- Available in: Print and PDF
- Published: January 1, 2008
Edited by Peter Bill, Paul Hackett and Catherine Glossop.
Published 2008 (ISBN 1 905370 36 9) Price £9.95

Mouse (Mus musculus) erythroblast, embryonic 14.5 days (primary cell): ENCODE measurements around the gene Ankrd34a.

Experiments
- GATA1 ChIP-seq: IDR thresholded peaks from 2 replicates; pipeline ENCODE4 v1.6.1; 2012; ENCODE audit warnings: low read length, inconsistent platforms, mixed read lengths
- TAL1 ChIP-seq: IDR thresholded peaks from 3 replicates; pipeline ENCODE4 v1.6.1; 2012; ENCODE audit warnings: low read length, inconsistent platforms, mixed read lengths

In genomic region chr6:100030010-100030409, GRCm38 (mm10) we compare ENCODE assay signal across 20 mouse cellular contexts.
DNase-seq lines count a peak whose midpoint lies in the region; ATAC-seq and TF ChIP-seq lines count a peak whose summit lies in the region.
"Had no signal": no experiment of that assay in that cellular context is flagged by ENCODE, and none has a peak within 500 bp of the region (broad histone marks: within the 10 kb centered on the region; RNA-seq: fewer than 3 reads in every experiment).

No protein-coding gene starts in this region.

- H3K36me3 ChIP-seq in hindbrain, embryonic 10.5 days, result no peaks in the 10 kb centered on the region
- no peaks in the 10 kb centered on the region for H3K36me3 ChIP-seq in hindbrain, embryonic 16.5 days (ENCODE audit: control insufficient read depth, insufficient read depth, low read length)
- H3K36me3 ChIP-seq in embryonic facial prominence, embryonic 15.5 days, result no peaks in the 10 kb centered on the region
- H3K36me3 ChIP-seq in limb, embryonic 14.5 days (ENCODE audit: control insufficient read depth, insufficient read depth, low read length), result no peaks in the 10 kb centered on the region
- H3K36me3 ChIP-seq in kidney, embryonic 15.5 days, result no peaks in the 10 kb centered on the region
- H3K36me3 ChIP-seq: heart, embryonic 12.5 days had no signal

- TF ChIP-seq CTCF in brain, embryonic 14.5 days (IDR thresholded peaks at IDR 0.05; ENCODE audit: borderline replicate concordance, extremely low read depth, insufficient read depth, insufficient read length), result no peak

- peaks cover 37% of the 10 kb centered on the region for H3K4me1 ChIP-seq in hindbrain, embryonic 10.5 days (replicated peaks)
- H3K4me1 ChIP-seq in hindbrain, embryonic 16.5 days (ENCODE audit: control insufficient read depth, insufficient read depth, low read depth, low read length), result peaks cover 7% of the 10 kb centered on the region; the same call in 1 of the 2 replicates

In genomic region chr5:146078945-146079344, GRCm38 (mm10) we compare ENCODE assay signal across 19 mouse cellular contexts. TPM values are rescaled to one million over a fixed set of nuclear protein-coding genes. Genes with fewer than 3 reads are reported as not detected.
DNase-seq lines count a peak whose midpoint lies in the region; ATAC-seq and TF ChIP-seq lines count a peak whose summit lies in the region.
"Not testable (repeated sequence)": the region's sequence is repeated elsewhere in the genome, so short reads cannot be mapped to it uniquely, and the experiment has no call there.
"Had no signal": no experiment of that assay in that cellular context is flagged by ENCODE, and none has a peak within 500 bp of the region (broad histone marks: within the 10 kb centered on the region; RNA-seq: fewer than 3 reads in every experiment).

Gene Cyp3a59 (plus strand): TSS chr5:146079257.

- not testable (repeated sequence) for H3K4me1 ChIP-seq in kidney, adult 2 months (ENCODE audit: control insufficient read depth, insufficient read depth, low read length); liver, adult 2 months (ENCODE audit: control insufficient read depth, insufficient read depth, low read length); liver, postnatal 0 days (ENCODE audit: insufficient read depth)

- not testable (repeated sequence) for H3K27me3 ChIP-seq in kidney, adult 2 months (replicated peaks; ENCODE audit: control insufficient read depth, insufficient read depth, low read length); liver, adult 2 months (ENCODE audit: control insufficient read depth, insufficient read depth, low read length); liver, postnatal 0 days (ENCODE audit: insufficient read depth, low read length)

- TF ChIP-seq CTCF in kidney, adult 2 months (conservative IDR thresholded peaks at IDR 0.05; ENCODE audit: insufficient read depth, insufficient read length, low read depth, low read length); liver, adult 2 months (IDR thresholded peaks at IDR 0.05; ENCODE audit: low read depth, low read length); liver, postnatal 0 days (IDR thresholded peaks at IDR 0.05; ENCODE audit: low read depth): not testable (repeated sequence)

The government’s house-building targets are being driven by two clear policy ambitions: to increase owner-occupation and provide a larger quantity of affordable housing. The role the private rented sector can play, however, has been largely overlooked. This situation is now starting to change, and the policy spotlight is more firmly on what the private rented sector can offer over the medium to long term. The sector has developed rapidly in recent years, but a lack of professionalism and poor standards of management in some segments of the market have prevented it from reaching its full potential. The government has pledged to improve the sector for both landlords and tenants, and is seeking views on how this might be achieved against the backdrop of the credit crunch and an increasingly fragile market. Independent reviews of the private rented sector (and the management and conditions of people living in houses in multiple occupation) are under way, with the final reports due this autumn. This monograph of essays, authored by key experts in the field, is intended to inform the government-initiated review and policy-making process. The focus is on addressing the major challenges facing both small and large landlords, and on what can be done to bring new, affordable private rented properties onto the market. The authors examine the important underlying market trends and take a critical look at the way the sector is funded, including the prospects for emerging subsectors (such as buy-to-let and student housing). Planning, licensing and regulatory issues are considered, and there are some complex issues here to be addressed – not least balancing the rights and responsibilities of landlords and tenants. Whatever their views on what needs to be done, all authors share a commitment to expanding the private rented sector and raising quality standards across the country. With the Homes & Communities Agency now in set-up mode, and the appointment of Caroline Flint as the new Housing Minister, it is timely to influence this emerging agenda. Recommendations range from the development of investment vehicles to fiscal incentives and tighter regulation. All parties have a role to play – Whitehall, cities, developers and investors. First and foremost, however, a future vision and strategy for the sector must be created. Unless all parties agree on the direction of travel, a stronger private rented sector will be hard to achieve.